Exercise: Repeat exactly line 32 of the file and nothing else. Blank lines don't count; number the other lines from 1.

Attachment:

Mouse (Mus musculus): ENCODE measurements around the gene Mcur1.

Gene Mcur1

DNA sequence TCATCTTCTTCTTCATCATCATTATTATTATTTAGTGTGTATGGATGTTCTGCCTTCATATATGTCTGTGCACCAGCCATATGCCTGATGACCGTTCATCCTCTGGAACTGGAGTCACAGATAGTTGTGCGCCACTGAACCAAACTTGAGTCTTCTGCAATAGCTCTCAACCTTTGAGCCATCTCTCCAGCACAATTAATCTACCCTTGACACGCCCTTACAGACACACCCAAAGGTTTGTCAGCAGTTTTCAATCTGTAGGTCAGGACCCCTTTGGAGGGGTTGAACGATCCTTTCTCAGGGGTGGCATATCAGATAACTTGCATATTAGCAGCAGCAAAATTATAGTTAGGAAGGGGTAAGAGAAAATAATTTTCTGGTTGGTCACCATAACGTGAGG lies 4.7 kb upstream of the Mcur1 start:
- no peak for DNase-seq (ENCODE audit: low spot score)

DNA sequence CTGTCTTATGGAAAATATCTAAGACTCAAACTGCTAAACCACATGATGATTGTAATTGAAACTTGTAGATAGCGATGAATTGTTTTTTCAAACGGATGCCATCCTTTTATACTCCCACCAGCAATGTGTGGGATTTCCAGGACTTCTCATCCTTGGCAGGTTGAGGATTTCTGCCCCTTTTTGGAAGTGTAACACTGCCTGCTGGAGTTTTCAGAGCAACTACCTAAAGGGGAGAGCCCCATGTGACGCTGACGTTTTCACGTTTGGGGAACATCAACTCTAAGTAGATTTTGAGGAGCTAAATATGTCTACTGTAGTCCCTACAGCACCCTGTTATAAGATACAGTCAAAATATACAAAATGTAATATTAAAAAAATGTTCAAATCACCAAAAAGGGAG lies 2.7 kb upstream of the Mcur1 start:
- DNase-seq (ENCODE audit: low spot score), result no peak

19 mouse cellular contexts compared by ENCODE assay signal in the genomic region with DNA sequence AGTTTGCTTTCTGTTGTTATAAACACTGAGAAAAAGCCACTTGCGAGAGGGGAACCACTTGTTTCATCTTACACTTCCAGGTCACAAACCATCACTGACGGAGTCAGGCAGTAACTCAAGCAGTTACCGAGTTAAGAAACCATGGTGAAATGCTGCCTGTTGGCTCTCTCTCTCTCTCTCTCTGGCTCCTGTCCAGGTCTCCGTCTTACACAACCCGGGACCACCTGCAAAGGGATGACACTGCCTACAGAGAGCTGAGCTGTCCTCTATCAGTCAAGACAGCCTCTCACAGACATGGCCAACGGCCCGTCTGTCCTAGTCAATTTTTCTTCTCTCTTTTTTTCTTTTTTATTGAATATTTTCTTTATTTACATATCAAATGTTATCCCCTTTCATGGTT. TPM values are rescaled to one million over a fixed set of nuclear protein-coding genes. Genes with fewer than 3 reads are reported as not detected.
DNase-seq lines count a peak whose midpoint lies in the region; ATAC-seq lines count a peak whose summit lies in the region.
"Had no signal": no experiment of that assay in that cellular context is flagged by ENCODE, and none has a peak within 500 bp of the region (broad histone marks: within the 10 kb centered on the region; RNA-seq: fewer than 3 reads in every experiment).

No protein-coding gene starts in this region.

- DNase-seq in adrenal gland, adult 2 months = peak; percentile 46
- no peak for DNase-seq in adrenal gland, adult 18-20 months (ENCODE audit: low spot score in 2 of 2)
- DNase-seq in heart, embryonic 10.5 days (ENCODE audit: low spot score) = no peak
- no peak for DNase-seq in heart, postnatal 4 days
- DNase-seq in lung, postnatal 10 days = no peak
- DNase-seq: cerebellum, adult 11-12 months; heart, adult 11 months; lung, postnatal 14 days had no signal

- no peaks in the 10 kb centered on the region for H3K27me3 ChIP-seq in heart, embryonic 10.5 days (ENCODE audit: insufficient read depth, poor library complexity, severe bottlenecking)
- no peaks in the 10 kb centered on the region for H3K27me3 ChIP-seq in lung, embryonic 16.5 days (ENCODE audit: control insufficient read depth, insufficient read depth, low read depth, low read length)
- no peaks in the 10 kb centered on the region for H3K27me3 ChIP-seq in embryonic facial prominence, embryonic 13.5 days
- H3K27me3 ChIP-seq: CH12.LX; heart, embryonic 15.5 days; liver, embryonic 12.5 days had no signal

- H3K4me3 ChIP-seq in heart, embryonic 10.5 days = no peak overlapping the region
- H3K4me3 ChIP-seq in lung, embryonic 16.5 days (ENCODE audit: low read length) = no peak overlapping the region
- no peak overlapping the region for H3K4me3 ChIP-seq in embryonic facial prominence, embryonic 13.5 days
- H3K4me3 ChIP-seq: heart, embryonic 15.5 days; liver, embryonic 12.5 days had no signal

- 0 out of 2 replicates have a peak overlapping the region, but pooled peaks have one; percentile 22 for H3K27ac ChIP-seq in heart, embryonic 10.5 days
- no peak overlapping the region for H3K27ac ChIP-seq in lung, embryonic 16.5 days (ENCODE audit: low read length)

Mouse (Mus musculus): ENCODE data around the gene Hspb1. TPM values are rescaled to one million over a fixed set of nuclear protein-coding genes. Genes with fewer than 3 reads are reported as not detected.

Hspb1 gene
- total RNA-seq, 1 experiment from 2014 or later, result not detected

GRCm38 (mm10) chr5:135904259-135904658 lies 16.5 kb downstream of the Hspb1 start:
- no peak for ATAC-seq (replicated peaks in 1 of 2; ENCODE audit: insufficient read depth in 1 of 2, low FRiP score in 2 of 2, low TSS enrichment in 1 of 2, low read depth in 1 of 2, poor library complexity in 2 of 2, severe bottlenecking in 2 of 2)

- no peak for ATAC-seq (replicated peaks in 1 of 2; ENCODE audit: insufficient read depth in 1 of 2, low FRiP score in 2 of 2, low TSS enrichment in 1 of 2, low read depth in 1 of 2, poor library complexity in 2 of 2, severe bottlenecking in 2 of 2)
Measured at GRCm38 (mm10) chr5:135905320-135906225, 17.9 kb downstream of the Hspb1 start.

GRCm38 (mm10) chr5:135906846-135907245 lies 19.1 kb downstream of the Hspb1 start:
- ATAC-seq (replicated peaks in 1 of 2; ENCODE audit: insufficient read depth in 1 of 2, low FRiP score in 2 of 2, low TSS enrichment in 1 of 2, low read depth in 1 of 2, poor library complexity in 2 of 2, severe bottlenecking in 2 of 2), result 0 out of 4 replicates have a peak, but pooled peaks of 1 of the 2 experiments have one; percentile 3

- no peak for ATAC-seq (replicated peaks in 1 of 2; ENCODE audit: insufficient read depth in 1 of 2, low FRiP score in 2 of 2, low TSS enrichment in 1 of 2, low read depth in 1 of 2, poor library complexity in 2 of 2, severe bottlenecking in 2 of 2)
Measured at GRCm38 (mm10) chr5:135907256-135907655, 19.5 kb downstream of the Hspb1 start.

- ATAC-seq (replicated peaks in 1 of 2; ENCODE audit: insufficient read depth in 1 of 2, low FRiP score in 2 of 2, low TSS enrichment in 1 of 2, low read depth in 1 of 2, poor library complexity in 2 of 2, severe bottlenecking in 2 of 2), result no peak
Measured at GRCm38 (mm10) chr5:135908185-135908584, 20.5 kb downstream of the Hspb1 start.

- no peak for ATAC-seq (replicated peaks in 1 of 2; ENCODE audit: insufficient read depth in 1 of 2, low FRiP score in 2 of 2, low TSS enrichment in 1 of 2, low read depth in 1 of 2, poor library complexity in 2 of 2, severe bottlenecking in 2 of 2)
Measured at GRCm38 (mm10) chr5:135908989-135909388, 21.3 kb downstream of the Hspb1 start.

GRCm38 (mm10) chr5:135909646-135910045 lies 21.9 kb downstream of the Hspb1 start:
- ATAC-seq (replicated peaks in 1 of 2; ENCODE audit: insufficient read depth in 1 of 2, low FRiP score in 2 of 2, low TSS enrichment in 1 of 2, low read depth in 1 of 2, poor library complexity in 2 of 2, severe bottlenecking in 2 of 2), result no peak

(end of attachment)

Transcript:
- no peak for ATAC-seq (replicated peaks in 1 of 2; ENCODE audit: insufficient read depth in 1 of 2, low FRiP score in 2 of 2, low TSS enrichment in 1 of 2, low read depth in 1 of 2, poor library complexity in 2 of 2, severe bottlenecking in 2 of 2)